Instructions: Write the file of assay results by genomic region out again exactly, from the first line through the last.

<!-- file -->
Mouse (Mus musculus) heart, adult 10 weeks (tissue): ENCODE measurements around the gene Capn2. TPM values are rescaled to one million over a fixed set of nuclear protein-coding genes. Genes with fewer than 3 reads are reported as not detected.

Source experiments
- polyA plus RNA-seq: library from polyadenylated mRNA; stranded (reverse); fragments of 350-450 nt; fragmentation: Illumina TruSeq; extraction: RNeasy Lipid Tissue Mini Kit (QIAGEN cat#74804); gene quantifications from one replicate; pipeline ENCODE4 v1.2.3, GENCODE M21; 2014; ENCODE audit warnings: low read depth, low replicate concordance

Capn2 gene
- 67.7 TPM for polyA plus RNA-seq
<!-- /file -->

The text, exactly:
Mouse (Mus musculus) heart, adult 10 weeks (tissue): ENCODE measurements around the gene Capn2. TPM values are rescaled to one million over a fixed set of nuclear protein-coding genes. Genes with fewer than 3 reads are reported as not detected.

Source experiments
- polyA plus RNA-seq: library from polyadenylated mRNA; stranded (reverse); fragments of 350-450 nt; fragmentation: Illumina TruSeq; extraction: RNeasy Lipid Tissue Mini Kit (QIAGEN cat#74804); gene quantifications from one replicate; pipeline ENCODE4 v1.2.3, GENCODE M21; 2014; ENCODE audit warnings: low read depth, low replicate concordance

Capn2 gene
- 67.7 TPM for polyA plus RNA-seq